- If everything were considered carefully and thoroughly, we wouldn’t have this problem. The debate should’ve ended on the day it started.
- Removing the links – Sure, it’s simple to remove them. For you, it is simple, but not for everyone. Also, you can’t argue that not knowing how to remove links isn’t important or doesn’t matter because only a few people don’t know how. Remember, draw a clear line and be fair about it.
Is sponsored themes a good business model?
- I feel kind of stupid asking this question. If it isn’t a good business model, why do theme authors keep doing it? The answer is I don’t know whether sponsored themes is a good business model. I used to think it wasn’t. At this point, it has two very extreme ends and it’s too soon to judge.
- For now, it seems like the only players that really gets the best deal out of sponsored themes are BloggingPro and Performancing because they’re very popular blogs to begin with.
- For those publicly promoting sponsored themes as a great business model, I would suggest that you check with the webmaster forums where WordPress theme sponsored links are going for $50 to $30 or even lower, not the usual $200 or $500 that you’ve heard about.
- If you’re getting into developing free WordPress themes for money then you’ve got a lot of work ahead of you.
Has sponsored themes been good to us?
- Other than the beautiful InSense theme from BloggingPro, which was a result of a sponsored theme deal, so far, no.
- Except for the trend that started several months ago, the quality of sponsored themes on the Theme Viewer has been improving. However, that’s not to say the quality is better than where it was before sponsored themes. Also, the increase in quality on the theme viewer is partly due to the moderators weeding out the crappy ones. If you claimed that money would allow theme authors to produce more high-quality themes, now would be the time to show me those high-quality themes. So far, I’ve seen low and improving qualities.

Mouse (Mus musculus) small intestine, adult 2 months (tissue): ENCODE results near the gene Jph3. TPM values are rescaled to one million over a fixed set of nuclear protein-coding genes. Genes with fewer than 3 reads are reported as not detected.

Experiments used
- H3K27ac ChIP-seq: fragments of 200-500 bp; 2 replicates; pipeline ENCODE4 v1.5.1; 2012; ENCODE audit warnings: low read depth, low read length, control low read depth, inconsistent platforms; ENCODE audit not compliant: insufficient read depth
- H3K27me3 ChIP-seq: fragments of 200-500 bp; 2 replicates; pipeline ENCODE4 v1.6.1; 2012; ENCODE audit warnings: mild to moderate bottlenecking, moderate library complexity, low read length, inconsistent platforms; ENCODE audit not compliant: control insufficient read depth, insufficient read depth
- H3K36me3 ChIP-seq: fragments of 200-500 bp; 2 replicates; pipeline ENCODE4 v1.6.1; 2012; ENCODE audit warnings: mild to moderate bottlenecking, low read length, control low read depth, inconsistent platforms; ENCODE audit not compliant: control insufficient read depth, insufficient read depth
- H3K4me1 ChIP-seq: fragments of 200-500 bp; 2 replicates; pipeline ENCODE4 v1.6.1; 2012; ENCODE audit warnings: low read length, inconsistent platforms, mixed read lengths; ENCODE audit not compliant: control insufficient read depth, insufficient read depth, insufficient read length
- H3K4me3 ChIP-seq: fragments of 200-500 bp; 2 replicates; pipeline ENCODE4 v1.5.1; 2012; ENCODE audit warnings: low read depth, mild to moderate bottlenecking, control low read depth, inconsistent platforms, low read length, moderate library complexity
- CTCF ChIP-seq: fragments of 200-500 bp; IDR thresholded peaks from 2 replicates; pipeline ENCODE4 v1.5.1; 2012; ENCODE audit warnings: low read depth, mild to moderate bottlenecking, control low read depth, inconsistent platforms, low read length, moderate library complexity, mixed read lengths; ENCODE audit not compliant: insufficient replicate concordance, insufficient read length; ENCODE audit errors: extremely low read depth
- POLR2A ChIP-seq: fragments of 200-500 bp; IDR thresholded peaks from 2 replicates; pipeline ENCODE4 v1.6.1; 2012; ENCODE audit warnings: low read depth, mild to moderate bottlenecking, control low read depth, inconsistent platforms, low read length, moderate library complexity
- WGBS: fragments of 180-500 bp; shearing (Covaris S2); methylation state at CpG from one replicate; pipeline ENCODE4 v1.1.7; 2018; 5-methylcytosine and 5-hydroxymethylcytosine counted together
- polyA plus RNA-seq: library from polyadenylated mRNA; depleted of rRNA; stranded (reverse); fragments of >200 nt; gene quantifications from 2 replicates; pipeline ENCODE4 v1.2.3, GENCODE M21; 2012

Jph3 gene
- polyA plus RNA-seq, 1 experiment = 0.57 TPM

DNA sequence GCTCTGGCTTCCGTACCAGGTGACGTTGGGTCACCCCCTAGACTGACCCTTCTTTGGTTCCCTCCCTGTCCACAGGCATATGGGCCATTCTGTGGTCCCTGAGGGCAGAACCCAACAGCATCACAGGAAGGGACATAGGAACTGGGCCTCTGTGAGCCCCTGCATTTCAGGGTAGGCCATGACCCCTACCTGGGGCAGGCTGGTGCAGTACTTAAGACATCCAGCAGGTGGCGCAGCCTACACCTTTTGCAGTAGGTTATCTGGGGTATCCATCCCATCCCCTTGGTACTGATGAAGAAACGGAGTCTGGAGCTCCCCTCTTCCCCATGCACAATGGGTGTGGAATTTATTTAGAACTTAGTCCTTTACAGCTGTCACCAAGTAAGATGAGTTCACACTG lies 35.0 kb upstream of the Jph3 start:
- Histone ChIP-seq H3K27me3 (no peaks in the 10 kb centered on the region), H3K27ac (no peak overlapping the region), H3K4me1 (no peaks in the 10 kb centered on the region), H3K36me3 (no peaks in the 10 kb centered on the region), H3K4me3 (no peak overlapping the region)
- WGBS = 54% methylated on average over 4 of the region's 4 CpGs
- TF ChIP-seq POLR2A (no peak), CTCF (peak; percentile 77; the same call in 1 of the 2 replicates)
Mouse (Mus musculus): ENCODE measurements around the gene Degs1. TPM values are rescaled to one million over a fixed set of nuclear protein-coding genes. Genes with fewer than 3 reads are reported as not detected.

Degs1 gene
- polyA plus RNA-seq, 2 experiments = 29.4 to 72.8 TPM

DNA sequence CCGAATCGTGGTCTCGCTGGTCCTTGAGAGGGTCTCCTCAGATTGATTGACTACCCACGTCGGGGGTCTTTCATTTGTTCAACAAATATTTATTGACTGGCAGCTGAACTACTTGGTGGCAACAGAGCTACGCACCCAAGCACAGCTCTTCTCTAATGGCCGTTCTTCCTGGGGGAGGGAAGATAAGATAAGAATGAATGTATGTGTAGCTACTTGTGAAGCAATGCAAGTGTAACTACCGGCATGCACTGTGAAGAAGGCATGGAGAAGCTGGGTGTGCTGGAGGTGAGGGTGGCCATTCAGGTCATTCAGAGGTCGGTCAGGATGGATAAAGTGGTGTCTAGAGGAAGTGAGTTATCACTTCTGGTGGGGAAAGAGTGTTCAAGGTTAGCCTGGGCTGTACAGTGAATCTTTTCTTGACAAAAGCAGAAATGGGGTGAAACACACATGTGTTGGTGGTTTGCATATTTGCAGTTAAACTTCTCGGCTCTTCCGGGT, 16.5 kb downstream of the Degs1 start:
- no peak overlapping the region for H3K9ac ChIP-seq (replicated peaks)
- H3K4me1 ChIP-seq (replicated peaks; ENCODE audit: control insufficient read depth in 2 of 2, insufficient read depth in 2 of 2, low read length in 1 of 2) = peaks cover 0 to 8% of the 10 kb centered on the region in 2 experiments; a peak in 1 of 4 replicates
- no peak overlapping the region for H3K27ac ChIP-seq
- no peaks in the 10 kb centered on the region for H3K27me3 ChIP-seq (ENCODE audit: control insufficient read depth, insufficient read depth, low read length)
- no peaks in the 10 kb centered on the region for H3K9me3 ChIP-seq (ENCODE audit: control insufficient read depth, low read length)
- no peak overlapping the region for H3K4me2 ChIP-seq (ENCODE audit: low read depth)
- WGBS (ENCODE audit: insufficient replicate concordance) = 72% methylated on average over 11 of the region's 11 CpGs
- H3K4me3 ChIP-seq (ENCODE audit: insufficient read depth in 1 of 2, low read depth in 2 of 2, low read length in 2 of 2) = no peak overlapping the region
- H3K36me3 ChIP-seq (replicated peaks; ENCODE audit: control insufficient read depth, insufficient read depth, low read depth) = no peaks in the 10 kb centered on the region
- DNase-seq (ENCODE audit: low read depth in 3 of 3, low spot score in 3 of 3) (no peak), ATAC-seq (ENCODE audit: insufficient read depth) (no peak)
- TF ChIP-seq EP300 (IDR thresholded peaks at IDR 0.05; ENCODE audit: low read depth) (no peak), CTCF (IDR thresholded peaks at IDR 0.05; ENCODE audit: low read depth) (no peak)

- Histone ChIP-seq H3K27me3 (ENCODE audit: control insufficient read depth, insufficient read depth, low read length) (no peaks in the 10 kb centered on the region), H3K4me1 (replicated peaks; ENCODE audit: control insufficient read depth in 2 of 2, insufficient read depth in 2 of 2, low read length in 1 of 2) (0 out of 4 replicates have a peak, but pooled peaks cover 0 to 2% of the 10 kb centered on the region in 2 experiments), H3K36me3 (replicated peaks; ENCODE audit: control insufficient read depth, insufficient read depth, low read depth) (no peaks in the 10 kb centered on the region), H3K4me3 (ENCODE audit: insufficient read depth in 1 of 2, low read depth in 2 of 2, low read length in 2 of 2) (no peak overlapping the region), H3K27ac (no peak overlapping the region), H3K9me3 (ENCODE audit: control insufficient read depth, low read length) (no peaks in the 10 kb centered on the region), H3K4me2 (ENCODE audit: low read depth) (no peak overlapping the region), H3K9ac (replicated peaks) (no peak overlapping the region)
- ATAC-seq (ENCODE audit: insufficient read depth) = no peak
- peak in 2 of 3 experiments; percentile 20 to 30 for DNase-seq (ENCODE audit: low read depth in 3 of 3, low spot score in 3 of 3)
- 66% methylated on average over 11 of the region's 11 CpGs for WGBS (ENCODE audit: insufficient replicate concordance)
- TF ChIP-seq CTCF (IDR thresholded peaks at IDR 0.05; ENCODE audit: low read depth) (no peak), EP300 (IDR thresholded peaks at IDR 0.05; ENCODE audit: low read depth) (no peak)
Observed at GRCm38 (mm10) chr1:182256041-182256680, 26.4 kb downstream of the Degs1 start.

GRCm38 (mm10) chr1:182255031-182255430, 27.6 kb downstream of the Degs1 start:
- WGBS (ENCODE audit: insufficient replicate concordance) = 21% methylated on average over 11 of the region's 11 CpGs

Weblog Tools Collection Sponsored Theme Ban
- Finally, getting back to the ban. First of all, I’m not surprised and I don’t completely agree with it. Before, I was really bothered by Mark’s tentative reaction to sponsored themes. I thought it was an issue that needed to be stopped quickly since he has full control of Weblog Tools Collection. Thinking back, I now understand why he reacted that way. And, it’s because he had to think for both sides.
- Here’s where I don’t completely agree with the recent ban. Personally, I’m interested in rewarding the sites where the themes originally came from. I’m not interested in debating about sponsored links. And, I’m not interested in rewarding third-party links. That’s why I have a rule against irrelevant links and that’s why I allow author credit links to stay with the themes featured on WPDesigner.com.When I have to reject a theme because it has irrelevant links, I’d tell you that I don’t feature sponsored themes, but only because that’s the easiest and quickest way to explain it. In reality, I do feature sponsored themes, every friggin’ time a new theme gets posted on this blog, but I try to make sure that the sponsor is the author and that the link directly or indirectly (on the same site) leads to the theme’s homepage.
- Am I flip-flopping on what I said several months ago? Sure, I am. Before, I was narrow-minded. Now, I realized that if you want to be fair, you can’t simply argue what’s wrong and what’s right, you also have to look at what’s the correct thing to do. That’s one of the reasons why I am not pushing for any type of banning.
Sponsored Themes “Removal” From The Theme Viewer
- It hasn’t been confirmed yet, but it looks like all sponsored themes indexed by the Theme Viewer will be removed. What’s another word for banned? Hmm…
- To draw a clear and fair line on that removal, you’d have to delete the whole Theme Viewer and come up with a solution for the Blogroll links problem, because, technically, every theme is a sponsored theme, sponsored by theme authors, third-party advertisers, and sponsored by WordPress.
- If you’re going to enforce any type of banning, be fair about it and ban everything until the core of it gets fixed before you can worry about third party advertisers.
This is the last time I’m going to write about this topic. I know it’s easy to simply point out what’s wrong and not offer suggestions. However, I’m not going to offer any suggestion this time. (It’s not like my previous suggestions got through to anyone’s ears :).) And, I’m not interested in going back and forth with anyone because it’s not worth it. It seems like most of the arguments are results of bloggers just dying to quickly publish something on their blogs about this point and that point, without grasping the whole picture.
I’m just going to sit back and let time sort out all the problems. And If I can, I’ll try to lead by example on how we should progress from here. I think that’s pretty much all I can do.